Second-Home Deduction Makes RVs Attractive Option

A 50-something man climbed down from behind the wheel of the massive recreational vehicle in the parking lot of a county park.

“It’s my second home,” the man said to nobody in particular. “Took early retirement. And, I needed a deduction.’’

The Spokesman-Review, Spokane. Wash., reported that in the world of housing and shelter, the recreational vehicle also can qualify for the mortgage interest deduction as a second home.

According to the IRS, all “second homes” must be used as security of the loan and must have basic sleeping, cooking and toilet accommodations. Virtually all RV types – motorhomes, van campers, travel trailers, truck campers and even some folding camping trailers – are so equipped.

In a capsule, an RV combines transportation and temporary living quarters for travel, recreation and camping. The two main categories are motor homes (motorized) and towables (towed behind the family car, van or pickup). Types of towable RVs are folding camping trailers, truck campers, conventional travel trailers and fifth-wheel travel trailers.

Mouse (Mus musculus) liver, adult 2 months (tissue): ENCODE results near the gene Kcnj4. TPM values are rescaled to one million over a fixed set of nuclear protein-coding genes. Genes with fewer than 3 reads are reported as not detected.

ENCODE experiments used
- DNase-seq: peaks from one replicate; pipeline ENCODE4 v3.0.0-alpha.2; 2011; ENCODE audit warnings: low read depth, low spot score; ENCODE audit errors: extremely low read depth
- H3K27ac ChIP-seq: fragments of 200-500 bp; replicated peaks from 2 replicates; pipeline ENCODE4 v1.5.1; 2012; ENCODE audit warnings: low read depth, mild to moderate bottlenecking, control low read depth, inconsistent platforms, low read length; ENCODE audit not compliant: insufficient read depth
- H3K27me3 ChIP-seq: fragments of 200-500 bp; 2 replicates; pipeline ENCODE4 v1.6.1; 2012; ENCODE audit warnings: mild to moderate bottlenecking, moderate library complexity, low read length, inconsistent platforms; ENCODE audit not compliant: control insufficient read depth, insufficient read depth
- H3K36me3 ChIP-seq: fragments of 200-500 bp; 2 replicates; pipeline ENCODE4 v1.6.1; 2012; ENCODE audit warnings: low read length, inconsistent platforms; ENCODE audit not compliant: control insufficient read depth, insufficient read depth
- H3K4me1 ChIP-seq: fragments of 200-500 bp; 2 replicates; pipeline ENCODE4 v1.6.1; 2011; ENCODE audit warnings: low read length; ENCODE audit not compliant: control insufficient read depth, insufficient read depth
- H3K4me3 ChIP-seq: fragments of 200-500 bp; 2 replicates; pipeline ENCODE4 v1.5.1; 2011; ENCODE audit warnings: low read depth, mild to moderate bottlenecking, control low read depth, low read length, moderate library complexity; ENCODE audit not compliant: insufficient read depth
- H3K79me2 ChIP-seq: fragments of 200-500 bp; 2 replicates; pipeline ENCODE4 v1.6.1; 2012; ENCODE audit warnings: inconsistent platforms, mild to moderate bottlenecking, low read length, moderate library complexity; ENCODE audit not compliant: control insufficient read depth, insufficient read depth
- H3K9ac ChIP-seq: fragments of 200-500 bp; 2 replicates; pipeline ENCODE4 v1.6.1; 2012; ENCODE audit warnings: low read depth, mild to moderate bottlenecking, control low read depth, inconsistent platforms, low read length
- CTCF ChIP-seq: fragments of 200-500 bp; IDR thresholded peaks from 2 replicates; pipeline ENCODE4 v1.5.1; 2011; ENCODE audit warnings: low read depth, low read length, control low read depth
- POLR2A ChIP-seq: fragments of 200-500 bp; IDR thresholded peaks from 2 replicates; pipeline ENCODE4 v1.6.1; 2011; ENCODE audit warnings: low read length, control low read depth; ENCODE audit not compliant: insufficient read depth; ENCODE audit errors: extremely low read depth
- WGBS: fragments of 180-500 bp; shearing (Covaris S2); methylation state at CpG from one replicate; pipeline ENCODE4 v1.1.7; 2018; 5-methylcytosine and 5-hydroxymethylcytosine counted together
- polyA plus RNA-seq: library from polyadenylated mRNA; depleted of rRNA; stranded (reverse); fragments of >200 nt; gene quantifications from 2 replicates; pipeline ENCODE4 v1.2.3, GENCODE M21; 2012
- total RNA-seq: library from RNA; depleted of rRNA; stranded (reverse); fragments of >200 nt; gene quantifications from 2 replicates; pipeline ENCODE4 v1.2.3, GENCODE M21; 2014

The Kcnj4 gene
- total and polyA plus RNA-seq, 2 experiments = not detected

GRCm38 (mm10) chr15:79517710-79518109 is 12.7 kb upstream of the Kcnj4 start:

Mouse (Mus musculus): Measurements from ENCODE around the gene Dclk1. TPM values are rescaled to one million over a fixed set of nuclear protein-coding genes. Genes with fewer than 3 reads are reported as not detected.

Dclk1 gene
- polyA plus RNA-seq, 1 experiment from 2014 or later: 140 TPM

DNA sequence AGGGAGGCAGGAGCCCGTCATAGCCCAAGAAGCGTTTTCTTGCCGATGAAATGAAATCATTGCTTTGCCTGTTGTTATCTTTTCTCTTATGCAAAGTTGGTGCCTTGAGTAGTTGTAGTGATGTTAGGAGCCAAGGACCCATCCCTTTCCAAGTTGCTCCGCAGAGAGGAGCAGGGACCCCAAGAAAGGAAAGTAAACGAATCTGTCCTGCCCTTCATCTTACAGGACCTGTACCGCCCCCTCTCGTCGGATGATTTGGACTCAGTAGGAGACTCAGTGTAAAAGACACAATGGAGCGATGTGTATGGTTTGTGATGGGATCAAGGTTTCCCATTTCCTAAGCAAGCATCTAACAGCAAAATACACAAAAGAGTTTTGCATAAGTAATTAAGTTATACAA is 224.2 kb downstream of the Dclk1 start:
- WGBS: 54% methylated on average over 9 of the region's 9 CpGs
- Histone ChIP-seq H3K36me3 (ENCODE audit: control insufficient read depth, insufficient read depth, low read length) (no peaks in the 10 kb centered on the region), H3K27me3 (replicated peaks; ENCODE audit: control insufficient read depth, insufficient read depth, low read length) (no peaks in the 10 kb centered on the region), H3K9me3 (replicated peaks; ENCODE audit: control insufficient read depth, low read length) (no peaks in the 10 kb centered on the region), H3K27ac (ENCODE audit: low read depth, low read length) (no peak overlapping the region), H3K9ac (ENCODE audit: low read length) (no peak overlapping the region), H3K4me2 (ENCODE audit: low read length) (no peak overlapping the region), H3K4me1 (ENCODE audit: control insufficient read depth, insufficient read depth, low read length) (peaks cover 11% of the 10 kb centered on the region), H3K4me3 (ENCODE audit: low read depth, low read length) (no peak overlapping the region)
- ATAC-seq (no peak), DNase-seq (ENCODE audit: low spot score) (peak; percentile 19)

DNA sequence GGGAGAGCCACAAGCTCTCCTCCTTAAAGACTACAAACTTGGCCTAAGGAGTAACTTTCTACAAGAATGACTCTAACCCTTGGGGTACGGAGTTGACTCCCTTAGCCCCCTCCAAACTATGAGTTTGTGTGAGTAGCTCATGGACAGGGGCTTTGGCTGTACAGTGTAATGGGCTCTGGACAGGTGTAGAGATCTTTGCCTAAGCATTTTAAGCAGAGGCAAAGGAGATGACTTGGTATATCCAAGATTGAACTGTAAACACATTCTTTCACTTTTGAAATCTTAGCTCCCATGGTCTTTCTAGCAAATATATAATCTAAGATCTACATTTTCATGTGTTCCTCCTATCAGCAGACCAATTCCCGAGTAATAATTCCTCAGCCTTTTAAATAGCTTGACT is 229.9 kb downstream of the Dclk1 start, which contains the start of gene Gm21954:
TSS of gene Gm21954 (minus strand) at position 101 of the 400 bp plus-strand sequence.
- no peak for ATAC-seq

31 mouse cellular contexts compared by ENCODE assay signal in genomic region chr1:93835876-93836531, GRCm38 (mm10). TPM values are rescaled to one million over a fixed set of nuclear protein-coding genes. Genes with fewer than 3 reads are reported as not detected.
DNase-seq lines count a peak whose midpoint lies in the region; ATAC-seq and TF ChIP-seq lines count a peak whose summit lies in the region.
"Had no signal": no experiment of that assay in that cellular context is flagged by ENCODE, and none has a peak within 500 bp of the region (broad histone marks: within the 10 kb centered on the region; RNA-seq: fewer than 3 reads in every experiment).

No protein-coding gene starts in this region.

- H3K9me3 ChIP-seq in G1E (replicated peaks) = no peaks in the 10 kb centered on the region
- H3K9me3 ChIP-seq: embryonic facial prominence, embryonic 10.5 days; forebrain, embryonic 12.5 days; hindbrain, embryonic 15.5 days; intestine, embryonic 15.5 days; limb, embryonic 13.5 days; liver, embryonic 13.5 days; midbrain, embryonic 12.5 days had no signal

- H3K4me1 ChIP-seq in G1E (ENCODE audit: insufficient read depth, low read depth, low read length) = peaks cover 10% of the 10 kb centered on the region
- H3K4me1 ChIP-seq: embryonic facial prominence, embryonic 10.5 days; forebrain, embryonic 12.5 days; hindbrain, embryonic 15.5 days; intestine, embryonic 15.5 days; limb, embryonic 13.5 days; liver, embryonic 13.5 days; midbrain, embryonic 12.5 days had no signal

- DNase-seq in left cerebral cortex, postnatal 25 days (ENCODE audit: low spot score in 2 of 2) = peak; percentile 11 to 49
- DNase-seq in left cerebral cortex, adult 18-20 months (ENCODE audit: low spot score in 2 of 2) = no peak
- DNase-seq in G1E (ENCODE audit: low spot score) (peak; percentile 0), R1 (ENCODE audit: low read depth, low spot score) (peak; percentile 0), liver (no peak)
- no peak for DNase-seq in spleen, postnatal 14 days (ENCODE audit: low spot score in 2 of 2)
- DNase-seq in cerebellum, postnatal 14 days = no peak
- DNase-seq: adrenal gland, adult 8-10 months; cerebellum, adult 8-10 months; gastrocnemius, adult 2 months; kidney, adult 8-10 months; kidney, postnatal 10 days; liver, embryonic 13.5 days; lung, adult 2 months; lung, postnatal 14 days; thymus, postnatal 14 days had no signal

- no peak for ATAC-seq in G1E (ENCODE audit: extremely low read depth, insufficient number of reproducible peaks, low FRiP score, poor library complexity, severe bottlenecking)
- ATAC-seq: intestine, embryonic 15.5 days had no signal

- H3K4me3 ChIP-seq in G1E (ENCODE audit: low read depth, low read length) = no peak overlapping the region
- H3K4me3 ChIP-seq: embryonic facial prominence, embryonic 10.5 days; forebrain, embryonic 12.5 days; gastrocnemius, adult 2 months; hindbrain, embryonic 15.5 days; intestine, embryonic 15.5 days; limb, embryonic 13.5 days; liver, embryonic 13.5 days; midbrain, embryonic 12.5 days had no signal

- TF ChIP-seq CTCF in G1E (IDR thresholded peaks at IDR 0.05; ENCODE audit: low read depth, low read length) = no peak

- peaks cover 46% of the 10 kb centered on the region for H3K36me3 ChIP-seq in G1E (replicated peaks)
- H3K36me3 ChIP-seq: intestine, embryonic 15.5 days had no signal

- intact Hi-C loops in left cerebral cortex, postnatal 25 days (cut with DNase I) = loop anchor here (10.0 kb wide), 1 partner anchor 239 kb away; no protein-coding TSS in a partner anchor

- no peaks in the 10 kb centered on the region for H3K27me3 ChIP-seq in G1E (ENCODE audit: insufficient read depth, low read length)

And there’s a reason we see more of them on summer roadways. There are more than 12,000 RV-related businesses in the U.S. with combined annual revenues of more than $37.5 billion. The RV industry employs more than a quarter-million Americans with a payroll of about $4.9 billion.

More than 11% of U.S. households headed by people age 35 to 54 own an RV, exceeding the 9.3% ownership rates of those 55 and over. The 35-to-54 age group posted the largest gains in a 2011 study by the University of Michigan.

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